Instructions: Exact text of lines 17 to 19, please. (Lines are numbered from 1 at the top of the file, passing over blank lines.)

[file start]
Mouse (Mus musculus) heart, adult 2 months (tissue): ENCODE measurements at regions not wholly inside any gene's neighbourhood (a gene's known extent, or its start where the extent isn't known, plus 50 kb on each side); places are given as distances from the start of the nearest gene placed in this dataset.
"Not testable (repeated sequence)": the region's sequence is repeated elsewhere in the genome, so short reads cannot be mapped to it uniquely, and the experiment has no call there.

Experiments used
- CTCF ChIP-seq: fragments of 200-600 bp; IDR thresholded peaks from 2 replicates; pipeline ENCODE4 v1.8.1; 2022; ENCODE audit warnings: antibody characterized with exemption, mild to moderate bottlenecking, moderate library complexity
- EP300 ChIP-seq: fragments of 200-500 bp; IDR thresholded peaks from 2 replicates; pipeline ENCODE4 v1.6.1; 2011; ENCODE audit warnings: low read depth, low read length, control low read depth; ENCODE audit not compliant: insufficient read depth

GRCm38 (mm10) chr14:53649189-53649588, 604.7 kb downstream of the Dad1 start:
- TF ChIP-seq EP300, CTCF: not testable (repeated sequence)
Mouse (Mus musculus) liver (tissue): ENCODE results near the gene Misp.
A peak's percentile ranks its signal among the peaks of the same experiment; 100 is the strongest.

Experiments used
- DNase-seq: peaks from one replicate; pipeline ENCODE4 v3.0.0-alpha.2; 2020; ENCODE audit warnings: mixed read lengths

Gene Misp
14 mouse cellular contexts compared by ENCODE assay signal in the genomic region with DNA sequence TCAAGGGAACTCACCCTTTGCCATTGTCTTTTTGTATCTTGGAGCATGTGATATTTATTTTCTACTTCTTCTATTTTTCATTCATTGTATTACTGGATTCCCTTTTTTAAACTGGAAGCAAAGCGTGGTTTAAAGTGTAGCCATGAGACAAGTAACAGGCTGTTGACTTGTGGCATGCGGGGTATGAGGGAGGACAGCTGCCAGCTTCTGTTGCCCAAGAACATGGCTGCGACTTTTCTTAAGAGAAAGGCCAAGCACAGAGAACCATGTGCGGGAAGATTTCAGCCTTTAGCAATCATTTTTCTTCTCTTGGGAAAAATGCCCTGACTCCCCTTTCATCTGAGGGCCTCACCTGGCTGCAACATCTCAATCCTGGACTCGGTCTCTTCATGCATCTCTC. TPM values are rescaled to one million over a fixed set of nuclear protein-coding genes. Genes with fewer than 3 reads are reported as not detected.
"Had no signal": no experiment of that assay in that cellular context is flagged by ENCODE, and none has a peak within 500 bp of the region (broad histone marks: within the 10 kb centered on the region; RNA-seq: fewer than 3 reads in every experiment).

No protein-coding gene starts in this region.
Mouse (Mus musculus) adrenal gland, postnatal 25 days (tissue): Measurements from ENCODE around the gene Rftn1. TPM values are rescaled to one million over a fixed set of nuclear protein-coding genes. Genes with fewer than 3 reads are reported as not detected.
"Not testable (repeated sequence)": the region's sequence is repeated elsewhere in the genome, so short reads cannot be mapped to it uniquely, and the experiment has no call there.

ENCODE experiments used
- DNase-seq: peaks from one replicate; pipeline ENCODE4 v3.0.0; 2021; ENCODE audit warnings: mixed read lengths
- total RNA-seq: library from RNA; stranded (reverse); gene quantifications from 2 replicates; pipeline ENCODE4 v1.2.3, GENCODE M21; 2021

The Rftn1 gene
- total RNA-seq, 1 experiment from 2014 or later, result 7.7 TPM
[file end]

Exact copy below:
"Not testable (repeated sequence)": the region's sequence is repeated elsewhere in the genome, so short reads cannot be mapped to it uniquely, and the experiment has no call there.

ENCODE experiments used
- DNase-seq: peaks from one replicate; pipeline ENCODE4 v3.0.0; 2021; ENCODE audit warnings: mixed read lengths